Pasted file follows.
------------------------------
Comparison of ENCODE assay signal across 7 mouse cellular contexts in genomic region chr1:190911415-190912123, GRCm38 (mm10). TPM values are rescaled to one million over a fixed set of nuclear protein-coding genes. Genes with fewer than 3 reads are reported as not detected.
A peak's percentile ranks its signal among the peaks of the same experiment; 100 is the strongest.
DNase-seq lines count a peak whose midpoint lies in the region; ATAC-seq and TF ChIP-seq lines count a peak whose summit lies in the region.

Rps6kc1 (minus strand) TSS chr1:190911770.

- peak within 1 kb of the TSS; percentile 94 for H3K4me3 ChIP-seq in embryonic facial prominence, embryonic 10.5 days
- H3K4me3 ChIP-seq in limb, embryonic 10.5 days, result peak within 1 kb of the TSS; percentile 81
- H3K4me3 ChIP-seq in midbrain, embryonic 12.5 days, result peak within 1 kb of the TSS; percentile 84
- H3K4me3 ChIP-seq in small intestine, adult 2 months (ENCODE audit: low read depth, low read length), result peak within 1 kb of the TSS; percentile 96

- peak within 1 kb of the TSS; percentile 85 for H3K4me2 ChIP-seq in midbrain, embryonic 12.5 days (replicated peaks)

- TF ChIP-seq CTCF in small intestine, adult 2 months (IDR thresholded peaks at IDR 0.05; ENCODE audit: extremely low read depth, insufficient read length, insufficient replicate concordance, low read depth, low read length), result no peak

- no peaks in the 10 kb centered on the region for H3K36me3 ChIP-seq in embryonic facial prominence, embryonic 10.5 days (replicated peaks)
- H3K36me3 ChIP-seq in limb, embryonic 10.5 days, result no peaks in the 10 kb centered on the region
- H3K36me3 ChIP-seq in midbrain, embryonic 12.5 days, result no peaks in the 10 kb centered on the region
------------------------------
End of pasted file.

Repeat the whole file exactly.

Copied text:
Comparison of ENCODE assay signal across 7 mouse cellular contexts in genomic region chr1:190911415-190912123, GRCm38 (mm10). TPM values are rescaled to one million over a fixed set of nuclear protein-coding genes. Genes with fewer than 3 reads are reported as not detected.
A peak's percentile ranks its signal among the peaks of the same experiment; 100 is the strongest.
DNase-seq lines count a peak whose midpoint lies in the region; ATAC-seq and TF ChIP-seq lines count a peak whose summit lies in the region.

Rps6kc1 (minus strand) TSS chr1:190911770.

- peak within 1 kb of the TSS; percentile 94 for H3K4me3 ChIP-seq in embryonic facial prominence, embryonic 10.5 days
- H3K4me3 ChIP-seq in limb, embryonic 10.5 days, result peak within 1 kb of the TSS; percentile 81
- H3K4me3 ChIP-seq in midbrain, embryonic 12.5 days, result peak within 1 kb of the TSS; percentile 84
- H3K4me3 ChIP-seq in small intestine, adult 2 months (ENCODE audit: low read depth, low read length), result peak within 1 kb of the TSS; percentile 96

- peak within 1 kb of the TSS; percentile 85 for H3K4me2 ChIP-seq in midbrain, embryonic 12.5 days (replicated peaks)

- TF ChIP-seq CTCF in small intestine, adult 2 months (IDR thresholded peaks at IDR 0.05; ENCODE audit: extremely low read depth, insufficient read length, insufficient replicate concordance, low read depth, low read length), result no peak

- no peaks in the 10 kb centered on the region for H3K36me3 ChIP-seq in embryonic facial prominence, embryonic 10.5 days (replicated peaks)
- H3K36me3 ChIP-seq in limb, embryonic 10.5 days, result no peaks in the 10 kb centered on the region
- H3K36me3 ChIP-seq in midbrain, embryonic 12.5 days, result no peaks in the 10 kb centered on the region